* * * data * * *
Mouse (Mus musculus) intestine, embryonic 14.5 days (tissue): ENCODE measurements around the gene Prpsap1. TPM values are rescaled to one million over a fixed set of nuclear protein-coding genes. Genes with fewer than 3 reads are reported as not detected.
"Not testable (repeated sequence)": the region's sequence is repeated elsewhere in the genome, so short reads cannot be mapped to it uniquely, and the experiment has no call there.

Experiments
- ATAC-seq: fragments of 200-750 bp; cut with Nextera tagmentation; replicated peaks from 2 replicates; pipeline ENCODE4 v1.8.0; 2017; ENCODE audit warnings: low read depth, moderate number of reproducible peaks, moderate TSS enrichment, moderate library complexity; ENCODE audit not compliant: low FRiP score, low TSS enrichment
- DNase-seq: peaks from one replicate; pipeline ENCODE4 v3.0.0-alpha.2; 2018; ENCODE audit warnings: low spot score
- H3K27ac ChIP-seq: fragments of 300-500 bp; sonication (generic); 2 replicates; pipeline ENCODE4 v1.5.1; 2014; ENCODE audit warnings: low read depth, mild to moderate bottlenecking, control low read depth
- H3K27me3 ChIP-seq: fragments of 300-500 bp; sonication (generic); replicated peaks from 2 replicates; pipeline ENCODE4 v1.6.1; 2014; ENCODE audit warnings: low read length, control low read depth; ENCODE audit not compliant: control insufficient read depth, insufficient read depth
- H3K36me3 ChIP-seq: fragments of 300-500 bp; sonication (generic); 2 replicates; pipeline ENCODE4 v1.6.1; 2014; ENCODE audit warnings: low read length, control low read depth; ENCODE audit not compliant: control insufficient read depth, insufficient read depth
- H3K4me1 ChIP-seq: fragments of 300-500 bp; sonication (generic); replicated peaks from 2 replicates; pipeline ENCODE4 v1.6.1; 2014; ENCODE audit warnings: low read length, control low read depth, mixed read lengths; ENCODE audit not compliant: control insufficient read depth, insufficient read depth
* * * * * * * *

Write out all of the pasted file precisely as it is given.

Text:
Mouse (Mus musculus) intestine, embryonic 14.5 days (tissue): ENCODE measurements around the gene Prpsap1. TPM values are rescaled to one million over a fixed set of nuclear protein-coding genes. Genes with fewer than 3 reads are reported as not detected.
"Not testable (repeated sequence)": the region's sequence is repeated elsewhere in the genome, so short reads cannot be mapped to it uniquely, and the experiment has no call there.

Experiments
- ATAC-seq: fragments of 200-750 bp; cut with Nextera tagmentation; replicated peaks from 2 replicates; pipeline ENCODE4 v1.8.0; 2017; ENCODE audit warnings: low read depth, moderate number of reproducible peaks, moderate TSS enrichment, moderate library complexity; ENCODE audit not compliant: low FRiP score, low TSS enrichment
- DNase-seq: peaks from one replicate; pipeline ENCODE4 v3.0.0-alpha.2; 2018; ENCODE audit warnings: low spot score
- H3K27ac ChIP-seq: fragments of 300-500 bp; sonication (generic); 2 replicates; pipeline ENCODE4 v1.5.1; 2014; ENCODE audit warnings: low read depth, mild to moderate bottlenecking, control low read depth
- H3K27me3 ChIP-seq: fragments of 300-500 bp; sonication (generic); replicated peaks from 2 replicates; pipeline ENCODE4 v1.6.1; 2014; ENCODE audit warnings: low read length, control low read depth; ENCODE audit not compliant: control insufficient read depth, insufficient read depth
- H3K36me3 ChIP-seq: fragments of 300-500 bp; sonication (generic); 2 replicates; pipeline ENCODE4 v1.6.1; 2014; ENCODE audit warnings: low read length, control low read depth; ENCODE audit not compliant: control insufficient read depth, insufficient read depth
- H3K4me1 ChIP-seq: fragments of 300-500 bp; sonication (generic); replicated peaks from 2 replicates; pipeline ENCODE4 v1.6.1; 2014; ENCODE audit warnings: low read length, control low read depth, mixed read lengths; ENCODE audit not compliant: control insufficient read depth, insufficient read depth